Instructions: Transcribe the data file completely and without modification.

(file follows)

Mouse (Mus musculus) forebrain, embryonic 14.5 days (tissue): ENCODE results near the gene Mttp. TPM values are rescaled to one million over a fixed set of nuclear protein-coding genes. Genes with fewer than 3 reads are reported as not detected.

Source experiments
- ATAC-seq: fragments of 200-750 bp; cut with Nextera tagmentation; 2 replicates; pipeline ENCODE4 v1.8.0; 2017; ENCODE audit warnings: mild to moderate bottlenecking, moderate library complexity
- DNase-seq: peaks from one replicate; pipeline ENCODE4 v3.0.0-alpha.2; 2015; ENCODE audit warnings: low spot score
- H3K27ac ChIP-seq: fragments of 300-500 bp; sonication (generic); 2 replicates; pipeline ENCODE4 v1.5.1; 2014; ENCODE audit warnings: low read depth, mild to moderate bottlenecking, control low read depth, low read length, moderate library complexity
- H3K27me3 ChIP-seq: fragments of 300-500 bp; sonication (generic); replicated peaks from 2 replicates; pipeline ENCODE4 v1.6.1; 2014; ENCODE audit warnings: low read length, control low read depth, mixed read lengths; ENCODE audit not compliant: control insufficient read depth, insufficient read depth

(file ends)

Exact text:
Mouse (Mus musculus) forebrain, embryonic 14.5 days (tissue): ENCODE results near the gene Mttp. TPM values are rescaled to one million over a fixed set of nuclear protein-coding genes. Genes with fewer than 3 reads are reported as not detected.

Source experiments
- ATAC-seq: fragments of 200-750 bp; cut with Nextera tagmentation; 2 replicates; pipeline ENCODE4 v1.8.0; 2017; ENCODE audit warnings: mild to moderate bottlenecking, moderate library complexity
- DNase-seq: peaks from one replicate; pipeline ENCODE4 v3.0.0-alpha.2; 2015; ENCODE audit warnings: low spot score
- H3K27ac ChIP-seq: fragments of 300-500 bp; sonication (generic); 2 replicates; pipeline ENCODE4 v1.5.1; 2014; ENCODE audit warnings: low read depth, mild to moderate bottlenecking, control low read depth, low read length, moderate library complexity
- H3K27me3 ChIP-seq: fragments of 300-500 bp; sonication (generic); replicated peaks from 2 replicates; pipeline ENCODE4 v1.6.1; 2014; ENCODE audit warnings: low read length, control low read depth, mixed read lengths; ENCODE audit not compliant: control insufficient read depth, insufficient read depth